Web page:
As a building material
Almost any brick wall could potentially be a tyre wall. The self-contained Earthship Brighton building, for example, contains 900 old tyres, weighing around nine tons. The tyres have to be filled with earth. “You shovel the soil in and tamp it down,” . Using local earth is particularly eco-friendly, he points out, as there is no transport involved.Tyre walls will biodegrade in sunlight, but if they are rendered, they will last.
To make level crossings and roads
Rubber roads, which are being trialled, can be laid along old railway tracks. Each mile of road will use over 350,000 tyres and cost £1.4m per mile, compared to the average road building costs of over £20m per mile. The shock-absorbing properties of rubber are an added safety factor and the roads are durable and easy to maintain.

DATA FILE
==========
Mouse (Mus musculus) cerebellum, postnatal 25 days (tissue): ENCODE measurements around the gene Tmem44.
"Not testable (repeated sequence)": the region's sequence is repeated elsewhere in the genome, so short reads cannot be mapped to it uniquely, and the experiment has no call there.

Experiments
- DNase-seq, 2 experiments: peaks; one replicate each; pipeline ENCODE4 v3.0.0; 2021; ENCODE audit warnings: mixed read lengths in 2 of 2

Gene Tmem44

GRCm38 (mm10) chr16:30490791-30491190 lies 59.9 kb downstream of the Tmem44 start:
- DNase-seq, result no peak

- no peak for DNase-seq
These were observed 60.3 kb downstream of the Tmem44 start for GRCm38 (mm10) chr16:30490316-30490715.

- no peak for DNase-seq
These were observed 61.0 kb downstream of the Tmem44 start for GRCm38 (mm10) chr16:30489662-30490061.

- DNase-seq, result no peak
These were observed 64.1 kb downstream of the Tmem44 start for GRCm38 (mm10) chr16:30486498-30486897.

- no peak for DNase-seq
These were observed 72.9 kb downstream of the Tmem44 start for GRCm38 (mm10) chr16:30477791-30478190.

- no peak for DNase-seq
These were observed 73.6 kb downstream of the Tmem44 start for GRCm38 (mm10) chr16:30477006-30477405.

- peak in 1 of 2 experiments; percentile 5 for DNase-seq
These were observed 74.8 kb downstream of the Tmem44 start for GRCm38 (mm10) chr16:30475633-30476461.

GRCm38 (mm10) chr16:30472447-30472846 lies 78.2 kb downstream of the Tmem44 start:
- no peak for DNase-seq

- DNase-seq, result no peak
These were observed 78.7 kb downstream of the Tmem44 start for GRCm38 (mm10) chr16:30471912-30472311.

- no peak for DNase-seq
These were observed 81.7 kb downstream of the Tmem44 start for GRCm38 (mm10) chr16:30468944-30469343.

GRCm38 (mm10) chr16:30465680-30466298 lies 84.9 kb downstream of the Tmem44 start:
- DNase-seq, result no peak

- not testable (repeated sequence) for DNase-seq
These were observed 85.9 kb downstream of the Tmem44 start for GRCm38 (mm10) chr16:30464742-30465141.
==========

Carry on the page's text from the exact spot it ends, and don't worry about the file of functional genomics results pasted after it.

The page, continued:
To make stationery
The Remarkable recycling company offers pencil cases, mouse mats, bookmarks, coasters and notebook covers made from old tyres, jauntily labelled “I used to be a car tyre”.
To make shoes
The Blackspot Unswoosher sneaker is made from 100 per cent organic hemp, with a sole made from recovered tyres.
To make sports surfaces and playgrounds
Playground surfaces based on recycled rubber granules are softer than concrete or tarmac.
To make carpet underlay
Crumbed recycled rubber makes a very durable carpet underlay.
Mulching the garden
Mulch with granulated tyres instead of bark and you’ll never have to replace your chippings.